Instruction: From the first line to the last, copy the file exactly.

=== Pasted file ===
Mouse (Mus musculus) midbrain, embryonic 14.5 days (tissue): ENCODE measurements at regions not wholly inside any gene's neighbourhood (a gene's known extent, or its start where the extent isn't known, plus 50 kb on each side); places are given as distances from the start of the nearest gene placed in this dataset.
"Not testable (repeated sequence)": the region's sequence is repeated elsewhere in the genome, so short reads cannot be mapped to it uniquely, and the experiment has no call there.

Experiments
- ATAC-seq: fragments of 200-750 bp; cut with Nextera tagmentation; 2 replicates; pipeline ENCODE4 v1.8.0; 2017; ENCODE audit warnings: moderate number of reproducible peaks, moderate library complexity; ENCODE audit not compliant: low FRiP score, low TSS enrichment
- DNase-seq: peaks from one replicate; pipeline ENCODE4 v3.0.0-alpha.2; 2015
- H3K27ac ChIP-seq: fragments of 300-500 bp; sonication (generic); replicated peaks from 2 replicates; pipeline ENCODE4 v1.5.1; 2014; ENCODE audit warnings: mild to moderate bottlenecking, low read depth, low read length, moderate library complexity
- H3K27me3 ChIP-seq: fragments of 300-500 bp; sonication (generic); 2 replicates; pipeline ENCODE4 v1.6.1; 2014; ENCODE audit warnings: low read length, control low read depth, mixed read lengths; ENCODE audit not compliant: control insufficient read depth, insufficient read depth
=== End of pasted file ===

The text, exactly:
Mouse (Mus musculus) midbrain, embryonic 14.5 days (tissue): ENCODE measurements at regions not wholly inside any gene's neighbourhood (a gene's known extent, or its start where the extent isn't known, plus 50 kb on each side); places are given as distances from the start of the nearest gene placed in this dataset.
"Not testable (repeated sequence)": the region's sequence is repeated elsewhere in the genome, so short reads cannot be mapped to it uniquely, and the experiment has no call there.

Experiments
- ATAC-seq: fragments of 200-750 bp; cut with Nextera tagmentation; 2 replicates; pipeline ENCODE4 v1.8.0; 2017; ENCODE audit warnings: moderate number of reproducible peaks, moderate library complexity; ENCODE audit not compliant: low FRiP score, low TSS enrichment
- DNase-seq: peaks from one replicate; pipeline ENCODE4 v3.0.0-alpha.2; 2015
- H3K27ac ChIP-seq: fragments of 300-500 bp; sonication (generic); replicated peaks from 2 replicates; pipeline ENCODE4 v1.5.1; 2014; ENCODE audit warnings: mild to moderate bottlenecking, low read depth, low read length, moderate library complexity
- H3K27me3 ChIP-seq: fragments of 300-500 bp; sonication (generic); 2 replicates; pipeline ENCODE4 v1.6.1; 2014; ENCODE audit warnings: low read length, control low read depth, mixed read lengths; ENCODE audit not compliant: control insufficient read depth, insufficient read depth